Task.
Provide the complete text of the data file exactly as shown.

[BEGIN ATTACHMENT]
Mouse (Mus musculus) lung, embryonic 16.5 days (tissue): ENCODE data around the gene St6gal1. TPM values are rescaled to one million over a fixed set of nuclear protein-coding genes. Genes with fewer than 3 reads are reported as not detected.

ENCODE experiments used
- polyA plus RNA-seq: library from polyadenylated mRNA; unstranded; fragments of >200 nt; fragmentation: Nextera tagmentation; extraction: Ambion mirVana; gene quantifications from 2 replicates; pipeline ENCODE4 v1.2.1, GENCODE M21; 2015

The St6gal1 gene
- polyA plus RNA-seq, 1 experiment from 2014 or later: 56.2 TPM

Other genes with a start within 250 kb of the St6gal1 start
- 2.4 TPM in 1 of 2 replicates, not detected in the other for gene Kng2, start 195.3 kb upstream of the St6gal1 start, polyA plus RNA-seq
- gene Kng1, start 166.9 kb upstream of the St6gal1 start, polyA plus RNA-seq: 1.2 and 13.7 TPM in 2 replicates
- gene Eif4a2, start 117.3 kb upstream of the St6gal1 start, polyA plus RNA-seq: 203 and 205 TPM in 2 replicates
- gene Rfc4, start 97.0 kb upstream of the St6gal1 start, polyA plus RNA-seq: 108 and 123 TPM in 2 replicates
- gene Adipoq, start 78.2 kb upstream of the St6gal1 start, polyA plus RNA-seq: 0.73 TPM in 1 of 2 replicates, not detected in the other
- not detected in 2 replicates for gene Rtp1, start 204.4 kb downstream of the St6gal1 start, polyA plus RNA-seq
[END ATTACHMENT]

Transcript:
Mouse (Mus musculus) lung, embryonic 16.5 days (tissue): ENCODE data around the gene St6gal1. TPM values are rescaled to one million over a fixed set of nuclear protein-coding genes. Genes with fewer than 3 reads are reported as not detected.

ENCODE experiments used
- polyA plus RNA-seq: library from polyadenylated mRNA; unstranded; fragments of >200 nt; fragmentation: Nextera tagmentation; extraction: Ambion mirVana; gene quantifications from 2 replicates; pipeline ENCODE4 v1.2.1, GENCODE M21; 2015

The St6gal1 gene
- polyA plus RNA-seq, 1 experiment from 2014 or later: 56.2 TPM

Other genes with a start within 250 kb of the St6gal1 start
- 2.4 TPM in 1 of 2 replicates, not detected in the other for gene Kng2, start 195.3 kb upstream of the St6gal1 start, polyA plus RNA-seq
- gene Kng1, start 166.9 kb upstream of the St6gal1 start, polyA plus RNA-seq: 1.2 and 13.7 TPM in 2 replicates
- gene Eif4a2, start 117.3 kb upstream of the St6gal1 start, polyA plus RNA-seq: 203 and 205 TPM in 2 replicates
- gene Rfc4, start 97.0 kb upstream of the St6gal1 start, polyA plus RNA-seq: 108 and 123 TPM in 2 replicates
- gene Adipoq, start 78.2 kb upstream of the St6gal1 start, polyA plus RNA-seq: 0.73 TPM in 1 of 2 replicates, not detected in the other
- not detected in 2 replicates for gene Rtp1, start 204.4 kb downstream of the St6gal1 start, polyA plus RNA-seq